Chad's CPU Cooler Test System Specifications
- Motherboard: ASUS ROG Maximus VIII HERO (Intel Z170) - Buy from Amazon / Read our review
- CPU: Intel Core i7 6700K - Buy from Amazon / Read our review
- Memory: Patriot Viper 4 3000MHz 4X4GB - Buy from Amazon / Read our review
- Graphics Card: MSI GeForce GTX 1060 6GB OC - Buy from Amazon / Read our review
- Storage: Corsair Neutron XTi 480GB - Buy from Amazon / Read our review
- Case: INWIN D-Frame - Read our review
- Power Supply: Thermaltake Toughpower DPS 1050W - Buy from Amazon / Read our review
- OS: Microsoft Windows 10 Home 64-bit - Buy from Amazon
- Software: RealTemp 3.70, AIDA64 Engineer 5.75.3900, and CPU-z 1.77.0 x64
To see our testing methodology and to find out what goes into making our charts, please refer to our CPU Cooler Testing and Methodology article (October 2016) for more information.
Right out of the gate, the Eiswand performs admirably at stock, with 12V supplied to the cooler. 53.25 degrees is nothing to sneeze at, but once we added in the 7.5V adapter, the story changed. Using it, reduced efficiency, of this massive tower three degrees. On average, the results are good, but this is four to five times the expense of coolers around it.
While not the same thing as allowing for PWM control, when it comes to the overclocked runs, it seemed fair to break the results down to similar fan controls on other coolers. Using the 7.5V adapter for this result, we see that the Eiswand comes in at 72.75 degrees. Right in the middle of the chart, which isn't bad, but for the cost, we feel this should be topping the charts.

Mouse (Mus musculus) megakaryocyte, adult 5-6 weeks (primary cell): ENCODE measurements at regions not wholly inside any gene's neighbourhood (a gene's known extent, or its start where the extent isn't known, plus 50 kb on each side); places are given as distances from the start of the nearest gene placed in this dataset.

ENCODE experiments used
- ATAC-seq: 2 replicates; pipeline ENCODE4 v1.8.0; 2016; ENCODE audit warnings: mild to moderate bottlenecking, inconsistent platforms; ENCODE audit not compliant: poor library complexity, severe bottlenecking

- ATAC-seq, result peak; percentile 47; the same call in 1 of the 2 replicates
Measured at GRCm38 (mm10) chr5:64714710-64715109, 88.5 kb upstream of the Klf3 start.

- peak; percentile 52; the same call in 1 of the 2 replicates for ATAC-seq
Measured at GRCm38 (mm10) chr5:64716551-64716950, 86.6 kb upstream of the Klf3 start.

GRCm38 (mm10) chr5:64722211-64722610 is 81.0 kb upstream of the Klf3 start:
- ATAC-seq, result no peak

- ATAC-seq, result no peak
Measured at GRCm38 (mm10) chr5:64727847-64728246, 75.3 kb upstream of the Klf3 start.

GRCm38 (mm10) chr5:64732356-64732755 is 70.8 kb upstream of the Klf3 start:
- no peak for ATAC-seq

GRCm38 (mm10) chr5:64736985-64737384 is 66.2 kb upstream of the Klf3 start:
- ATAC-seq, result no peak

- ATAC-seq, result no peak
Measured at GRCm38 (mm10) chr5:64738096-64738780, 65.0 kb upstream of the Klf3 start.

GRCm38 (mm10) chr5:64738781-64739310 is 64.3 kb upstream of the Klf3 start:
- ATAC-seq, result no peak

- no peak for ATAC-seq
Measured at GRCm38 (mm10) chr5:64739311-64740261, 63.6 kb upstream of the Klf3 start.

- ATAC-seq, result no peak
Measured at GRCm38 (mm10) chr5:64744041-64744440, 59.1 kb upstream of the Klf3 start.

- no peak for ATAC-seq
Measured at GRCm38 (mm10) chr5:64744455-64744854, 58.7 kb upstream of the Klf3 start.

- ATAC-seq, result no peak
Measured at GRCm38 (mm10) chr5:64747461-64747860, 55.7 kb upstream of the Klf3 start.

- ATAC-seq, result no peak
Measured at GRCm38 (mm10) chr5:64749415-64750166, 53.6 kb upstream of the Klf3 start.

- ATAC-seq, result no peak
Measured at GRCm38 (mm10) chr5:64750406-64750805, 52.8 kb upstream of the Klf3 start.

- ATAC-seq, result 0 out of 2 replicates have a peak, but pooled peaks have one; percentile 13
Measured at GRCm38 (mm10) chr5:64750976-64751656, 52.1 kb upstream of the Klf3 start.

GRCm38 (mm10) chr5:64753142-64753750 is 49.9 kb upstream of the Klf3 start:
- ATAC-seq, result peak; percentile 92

Allowing the Eiswand to run with everything the PSU can supply on the 12V line, results do not fare much better for Alphacool. While 70.75 degrees is only four degrees from the lead, we feel that this should have lead the pack, and are saddened that it does not do exactly that.
Noise Level Results
When using the 7.5V adapter for any of the testing, we took a measurement of 34 dB, coming from the back of the tower. We did have to add a wire to sense the RPM, as nothing reads it built into the Eiswand, the fans were turning at just 625 RPM at this time.
While we did see 890 RPM with our ghetto mod to the tower, the noise increased to 48 dB. We do realize that if the intent it to break records, sometimes you have to give a little to gain a little. However, we did not gain much performance to account for the extra noise.
PRICING: You can find the product discussed for sale below. The prices listed are valid at the time of writing, but can change at any time. Click the link below to see real-time pricing for the best deal:
United States: The Alphacool Eiswand External CPU Liquid Cooler retails for $XXX at Amazon.
United Kingdom: The Alphacool Eiswand External CPU Liquid Cooler retails for £XXX at Amazon UK.
Canada: Find other tech and computer products like this over at Amazon Canada`s website.
Recommended for You
- We at TweakTown openly invite the companies who provide us with review samples / who are mentioned or discussed to express their opinion of our content. If any company representative wishes to respond, we will publish the response here.
Latest News Posts
- PlayerUnknown: we want PC version of PUBG on Xbox
- Xbox One X pre-orders available now
- 100 games will be enhanced on Xbox One X
- Our 'Guardians' giveaway is out of this Galaxy!
- Path of Exile launches August 24 on Xbox One
- Xbox's next system-seller may be an early access titan
- Valerian and the City of a Thousand Planets Movie Review
- Looking for Lian Li PC-C37 pdf manual as links from Lian Li website are broken
- Aerocool Project 7 P7-C1 Pro Mid-Tower Chassis Review
- ASUS ROG Rapture GT-AC5300 Wireless Gaming Router Review
- Bluehole, Inc and Microsoft announce expanded partnership for PlayerUnknown's Battlegrounds
- Optimize system performance with new drive adapter
- Lian Li reveals new PC-Q39 tempered glass Mini-ITX tower
- Longsys' world-first 11.5x13mm NVMe BGA SSD drives new mobile user experience
- Thermaltake attends NVIDIA Gamer Connect